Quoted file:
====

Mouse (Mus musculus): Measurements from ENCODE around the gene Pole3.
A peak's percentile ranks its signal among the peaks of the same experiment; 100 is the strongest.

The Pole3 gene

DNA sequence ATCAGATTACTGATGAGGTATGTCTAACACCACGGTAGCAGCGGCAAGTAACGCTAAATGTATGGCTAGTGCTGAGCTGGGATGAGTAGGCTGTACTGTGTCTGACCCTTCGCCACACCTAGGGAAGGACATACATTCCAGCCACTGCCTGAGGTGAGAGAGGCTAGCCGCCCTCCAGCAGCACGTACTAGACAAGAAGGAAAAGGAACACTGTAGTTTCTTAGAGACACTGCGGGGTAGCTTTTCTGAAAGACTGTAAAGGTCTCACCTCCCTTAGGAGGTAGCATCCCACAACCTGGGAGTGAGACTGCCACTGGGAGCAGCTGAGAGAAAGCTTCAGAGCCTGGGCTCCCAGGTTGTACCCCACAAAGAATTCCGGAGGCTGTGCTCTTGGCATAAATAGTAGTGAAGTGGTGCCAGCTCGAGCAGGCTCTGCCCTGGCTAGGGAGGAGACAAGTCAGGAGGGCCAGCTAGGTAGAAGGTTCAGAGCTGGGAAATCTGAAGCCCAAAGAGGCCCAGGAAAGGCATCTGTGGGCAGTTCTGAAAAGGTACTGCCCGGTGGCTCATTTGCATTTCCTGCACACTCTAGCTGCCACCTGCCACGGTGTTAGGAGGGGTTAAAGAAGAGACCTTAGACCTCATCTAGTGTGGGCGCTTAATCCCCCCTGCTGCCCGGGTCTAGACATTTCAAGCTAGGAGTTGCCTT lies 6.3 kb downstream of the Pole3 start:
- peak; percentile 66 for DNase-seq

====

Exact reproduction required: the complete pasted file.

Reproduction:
Mouse (Mus musculus): Measurements from ENCODE around the gene Pole3.
A peak's percentile ranks its signal among the peaks of the same experiment; 100 is the strongest.

The Pole3 gene

DNA sequence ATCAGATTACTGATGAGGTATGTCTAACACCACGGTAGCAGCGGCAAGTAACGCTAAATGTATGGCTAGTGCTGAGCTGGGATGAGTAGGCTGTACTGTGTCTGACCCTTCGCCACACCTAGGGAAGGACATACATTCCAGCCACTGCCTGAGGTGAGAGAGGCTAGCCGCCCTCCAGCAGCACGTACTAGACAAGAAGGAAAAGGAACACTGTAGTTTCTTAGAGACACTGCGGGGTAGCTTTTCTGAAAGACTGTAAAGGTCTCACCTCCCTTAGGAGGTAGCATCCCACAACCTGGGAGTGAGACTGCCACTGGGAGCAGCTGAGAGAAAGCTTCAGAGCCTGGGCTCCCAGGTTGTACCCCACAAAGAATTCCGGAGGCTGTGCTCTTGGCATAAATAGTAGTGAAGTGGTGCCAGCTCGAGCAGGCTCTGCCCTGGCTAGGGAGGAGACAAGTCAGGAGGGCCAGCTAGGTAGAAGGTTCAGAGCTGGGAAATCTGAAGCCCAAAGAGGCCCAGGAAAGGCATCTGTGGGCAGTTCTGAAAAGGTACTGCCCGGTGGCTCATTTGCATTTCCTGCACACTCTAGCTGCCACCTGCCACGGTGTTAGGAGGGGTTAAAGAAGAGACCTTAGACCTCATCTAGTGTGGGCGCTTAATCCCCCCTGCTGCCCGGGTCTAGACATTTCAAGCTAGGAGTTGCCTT lies 6.3 kb downstream of the Pole3 start:
- peak; percentile 66 for DNase-seq